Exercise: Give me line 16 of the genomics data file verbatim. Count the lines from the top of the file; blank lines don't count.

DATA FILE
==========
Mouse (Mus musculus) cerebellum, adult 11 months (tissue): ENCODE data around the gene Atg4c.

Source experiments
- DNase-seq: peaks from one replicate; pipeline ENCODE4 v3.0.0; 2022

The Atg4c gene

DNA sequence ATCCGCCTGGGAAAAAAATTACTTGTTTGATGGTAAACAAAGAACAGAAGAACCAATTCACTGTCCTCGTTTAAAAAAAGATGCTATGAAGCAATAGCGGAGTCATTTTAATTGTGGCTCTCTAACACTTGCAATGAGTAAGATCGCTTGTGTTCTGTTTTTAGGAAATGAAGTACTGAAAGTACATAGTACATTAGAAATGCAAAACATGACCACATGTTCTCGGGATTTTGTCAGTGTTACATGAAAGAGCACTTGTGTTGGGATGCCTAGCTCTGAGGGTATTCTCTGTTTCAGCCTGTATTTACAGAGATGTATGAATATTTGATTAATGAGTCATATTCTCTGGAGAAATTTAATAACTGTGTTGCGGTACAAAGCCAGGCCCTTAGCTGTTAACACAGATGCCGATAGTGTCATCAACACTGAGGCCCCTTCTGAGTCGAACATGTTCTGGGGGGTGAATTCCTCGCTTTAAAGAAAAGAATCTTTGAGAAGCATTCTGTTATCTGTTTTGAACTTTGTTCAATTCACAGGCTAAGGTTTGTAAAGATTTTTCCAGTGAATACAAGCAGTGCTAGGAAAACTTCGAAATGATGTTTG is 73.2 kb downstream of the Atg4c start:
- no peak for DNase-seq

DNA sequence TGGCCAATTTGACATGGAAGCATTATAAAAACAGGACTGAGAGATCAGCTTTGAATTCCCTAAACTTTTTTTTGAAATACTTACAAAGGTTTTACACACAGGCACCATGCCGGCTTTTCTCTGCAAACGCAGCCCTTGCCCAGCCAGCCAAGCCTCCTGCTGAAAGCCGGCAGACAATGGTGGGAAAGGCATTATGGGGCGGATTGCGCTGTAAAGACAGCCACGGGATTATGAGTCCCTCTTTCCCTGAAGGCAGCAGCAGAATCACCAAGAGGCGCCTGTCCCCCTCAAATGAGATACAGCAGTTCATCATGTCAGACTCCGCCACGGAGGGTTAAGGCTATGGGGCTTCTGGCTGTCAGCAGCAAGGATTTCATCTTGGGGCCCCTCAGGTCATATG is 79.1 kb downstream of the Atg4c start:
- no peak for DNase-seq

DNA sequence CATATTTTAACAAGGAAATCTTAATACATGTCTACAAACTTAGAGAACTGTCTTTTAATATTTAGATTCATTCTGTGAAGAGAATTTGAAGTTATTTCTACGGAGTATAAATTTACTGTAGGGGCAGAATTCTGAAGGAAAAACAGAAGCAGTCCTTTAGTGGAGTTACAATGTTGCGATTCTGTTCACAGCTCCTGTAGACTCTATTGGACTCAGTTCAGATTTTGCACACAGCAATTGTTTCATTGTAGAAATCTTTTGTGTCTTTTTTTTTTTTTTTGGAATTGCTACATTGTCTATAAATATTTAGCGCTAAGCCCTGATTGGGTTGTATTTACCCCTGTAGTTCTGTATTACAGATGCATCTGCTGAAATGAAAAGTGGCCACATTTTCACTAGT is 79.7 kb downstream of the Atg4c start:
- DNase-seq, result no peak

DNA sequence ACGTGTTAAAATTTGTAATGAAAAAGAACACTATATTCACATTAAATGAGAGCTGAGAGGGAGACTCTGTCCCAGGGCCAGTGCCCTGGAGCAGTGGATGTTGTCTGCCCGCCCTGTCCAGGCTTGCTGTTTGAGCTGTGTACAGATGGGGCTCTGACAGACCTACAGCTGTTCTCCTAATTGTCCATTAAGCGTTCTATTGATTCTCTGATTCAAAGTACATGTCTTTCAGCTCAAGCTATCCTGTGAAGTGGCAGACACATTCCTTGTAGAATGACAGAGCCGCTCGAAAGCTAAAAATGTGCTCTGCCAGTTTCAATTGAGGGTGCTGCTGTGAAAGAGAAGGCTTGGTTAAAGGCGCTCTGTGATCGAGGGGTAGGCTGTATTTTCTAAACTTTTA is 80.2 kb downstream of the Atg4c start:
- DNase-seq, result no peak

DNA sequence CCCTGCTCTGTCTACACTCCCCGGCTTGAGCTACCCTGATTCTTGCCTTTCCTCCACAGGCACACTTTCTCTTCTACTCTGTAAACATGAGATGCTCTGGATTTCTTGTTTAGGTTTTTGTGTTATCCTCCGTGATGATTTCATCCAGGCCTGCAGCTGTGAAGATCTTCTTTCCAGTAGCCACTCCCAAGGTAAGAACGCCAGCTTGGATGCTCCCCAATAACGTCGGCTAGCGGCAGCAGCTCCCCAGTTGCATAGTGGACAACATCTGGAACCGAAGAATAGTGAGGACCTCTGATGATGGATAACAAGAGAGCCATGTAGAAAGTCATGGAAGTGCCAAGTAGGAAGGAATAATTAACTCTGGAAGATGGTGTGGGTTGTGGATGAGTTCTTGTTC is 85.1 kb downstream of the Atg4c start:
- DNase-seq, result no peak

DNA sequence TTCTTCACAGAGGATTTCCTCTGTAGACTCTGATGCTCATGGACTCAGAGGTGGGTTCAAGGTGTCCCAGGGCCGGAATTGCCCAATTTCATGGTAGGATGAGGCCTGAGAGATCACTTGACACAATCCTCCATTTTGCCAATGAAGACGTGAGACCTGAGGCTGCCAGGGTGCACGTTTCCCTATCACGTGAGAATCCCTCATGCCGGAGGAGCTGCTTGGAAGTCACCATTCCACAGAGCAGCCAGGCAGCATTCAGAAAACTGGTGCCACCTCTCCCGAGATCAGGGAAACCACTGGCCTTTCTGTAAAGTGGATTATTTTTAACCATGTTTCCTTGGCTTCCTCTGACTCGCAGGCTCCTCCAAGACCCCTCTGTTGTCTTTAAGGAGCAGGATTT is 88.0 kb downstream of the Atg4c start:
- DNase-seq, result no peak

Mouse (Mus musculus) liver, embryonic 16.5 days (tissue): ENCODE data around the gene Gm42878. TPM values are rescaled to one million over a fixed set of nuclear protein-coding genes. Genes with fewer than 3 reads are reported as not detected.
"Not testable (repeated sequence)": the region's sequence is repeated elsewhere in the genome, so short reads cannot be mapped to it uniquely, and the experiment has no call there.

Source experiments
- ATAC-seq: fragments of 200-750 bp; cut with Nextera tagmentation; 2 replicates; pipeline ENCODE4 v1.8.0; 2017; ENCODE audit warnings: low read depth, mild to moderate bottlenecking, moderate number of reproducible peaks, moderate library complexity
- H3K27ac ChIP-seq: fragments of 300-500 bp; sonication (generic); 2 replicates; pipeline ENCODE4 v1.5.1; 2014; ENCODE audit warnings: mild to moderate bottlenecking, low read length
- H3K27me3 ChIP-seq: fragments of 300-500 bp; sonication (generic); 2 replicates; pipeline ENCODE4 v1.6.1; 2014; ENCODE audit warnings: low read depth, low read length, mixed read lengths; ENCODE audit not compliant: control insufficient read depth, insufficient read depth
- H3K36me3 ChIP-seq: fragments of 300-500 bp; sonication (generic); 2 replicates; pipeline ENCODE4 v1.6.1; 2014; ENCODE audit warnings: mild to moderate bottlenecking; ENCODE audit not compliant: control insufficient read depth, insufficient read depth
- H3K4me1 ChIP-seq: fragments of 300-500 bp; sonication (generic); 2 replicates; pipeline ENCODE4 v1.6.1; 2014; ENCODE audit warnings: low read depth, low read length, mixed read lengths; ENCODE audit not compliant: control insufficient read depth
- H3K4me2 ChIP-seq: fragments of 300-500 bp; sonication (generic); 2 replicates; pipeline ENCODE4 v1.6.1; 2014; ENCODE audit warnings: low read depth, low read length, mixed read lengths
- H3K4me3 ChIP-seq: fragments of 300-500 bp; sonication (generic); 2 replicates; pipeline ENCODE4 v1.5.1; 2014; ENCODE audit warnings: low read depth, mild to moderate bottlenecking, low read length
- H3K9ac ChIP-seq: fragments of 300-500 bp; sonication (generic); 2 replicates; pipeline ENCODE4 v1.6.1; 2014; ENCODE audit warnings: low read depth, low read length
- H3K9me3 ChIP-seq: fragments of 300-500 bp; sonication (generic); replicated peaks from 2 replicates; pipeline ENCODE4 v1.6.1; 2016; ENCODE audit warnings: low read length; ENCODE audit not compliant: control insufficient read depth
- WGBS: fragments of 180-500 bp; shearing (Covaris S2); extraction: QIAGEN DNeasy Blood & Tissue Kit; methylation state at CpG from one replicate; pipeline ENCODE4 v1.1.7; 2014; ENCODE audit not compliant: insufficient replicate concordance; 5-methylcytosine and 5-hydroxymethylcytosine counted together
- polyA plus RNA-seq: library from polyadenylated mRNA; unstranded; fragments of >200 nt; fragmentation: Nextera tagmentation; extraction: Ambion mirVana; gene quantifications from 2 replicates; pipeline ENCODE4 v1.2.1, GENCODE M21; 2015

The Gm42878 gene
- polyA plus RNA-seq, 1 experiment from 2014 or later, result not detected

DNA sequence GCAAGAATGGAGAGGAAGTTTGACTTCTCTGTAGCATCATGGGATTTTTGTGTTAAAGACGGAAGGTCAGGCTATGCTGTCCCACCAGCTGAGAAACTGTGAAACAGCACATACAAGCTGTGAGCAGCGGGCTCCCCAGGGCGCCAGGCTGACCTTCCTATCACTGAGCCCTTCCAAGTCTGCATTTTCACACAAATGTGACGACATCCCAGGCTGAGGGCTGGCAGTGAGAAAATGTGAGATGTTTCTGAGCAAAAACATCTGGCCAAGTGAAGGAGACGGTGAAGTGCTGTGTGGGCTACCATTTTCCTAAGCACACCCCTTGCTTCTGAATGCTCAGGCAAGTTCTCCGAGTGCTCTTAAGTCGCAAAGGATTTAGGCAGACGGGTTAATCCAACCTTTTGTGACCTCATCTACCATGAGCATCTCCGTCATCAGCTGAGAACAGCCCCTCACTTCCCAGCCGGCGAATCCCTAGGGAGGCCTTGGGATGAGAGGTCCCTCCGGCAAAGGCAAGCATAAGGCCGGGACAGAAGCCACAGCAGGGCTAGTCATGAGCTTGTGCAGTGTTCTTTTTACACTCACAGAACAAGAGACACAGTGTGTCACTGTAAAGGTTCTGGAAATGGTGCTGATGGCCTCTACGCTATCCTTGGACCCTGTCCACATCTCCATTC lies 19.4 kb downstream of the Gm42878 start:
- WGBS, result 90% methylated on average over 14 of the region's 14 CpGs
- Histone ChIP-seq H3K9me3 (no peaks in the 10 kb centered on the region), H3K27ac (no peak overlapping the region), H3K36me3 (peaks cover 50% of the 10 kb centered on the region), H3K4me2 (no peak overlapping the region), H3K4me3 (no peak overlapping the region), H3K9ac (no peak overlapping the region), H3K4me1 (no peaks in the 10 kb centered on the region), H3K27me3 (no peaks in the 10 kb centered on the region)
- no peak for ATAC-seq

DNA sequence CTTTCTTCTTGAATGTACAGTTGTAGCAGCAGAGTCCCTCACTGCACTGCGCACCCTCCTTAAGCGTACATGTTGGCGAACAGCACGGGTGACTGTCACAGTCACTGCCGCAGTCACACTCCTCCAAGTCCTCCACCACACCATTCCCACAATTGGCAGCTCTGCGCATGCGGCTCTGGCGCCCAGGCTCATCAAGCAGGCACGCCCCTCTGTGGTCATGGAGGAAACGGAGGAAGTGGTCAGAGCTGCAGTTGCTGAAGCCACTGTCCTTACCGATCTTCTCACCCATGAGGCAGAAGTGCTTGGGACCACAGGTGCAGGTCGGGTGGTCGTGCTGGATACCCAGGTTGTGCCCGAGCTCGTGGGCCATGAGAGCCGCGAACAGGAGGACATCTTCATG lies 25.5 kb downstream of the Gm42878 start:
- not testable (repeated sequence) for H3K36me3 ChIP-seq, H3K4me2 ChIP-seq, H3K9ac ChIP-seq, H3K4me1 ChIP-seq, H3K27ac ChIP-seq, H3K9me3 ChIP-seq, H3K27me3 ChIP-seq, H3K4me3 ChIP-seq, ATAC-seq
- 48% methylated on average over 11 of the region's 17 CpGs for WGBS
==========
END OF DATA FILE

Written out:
- DNase-seq, result no peak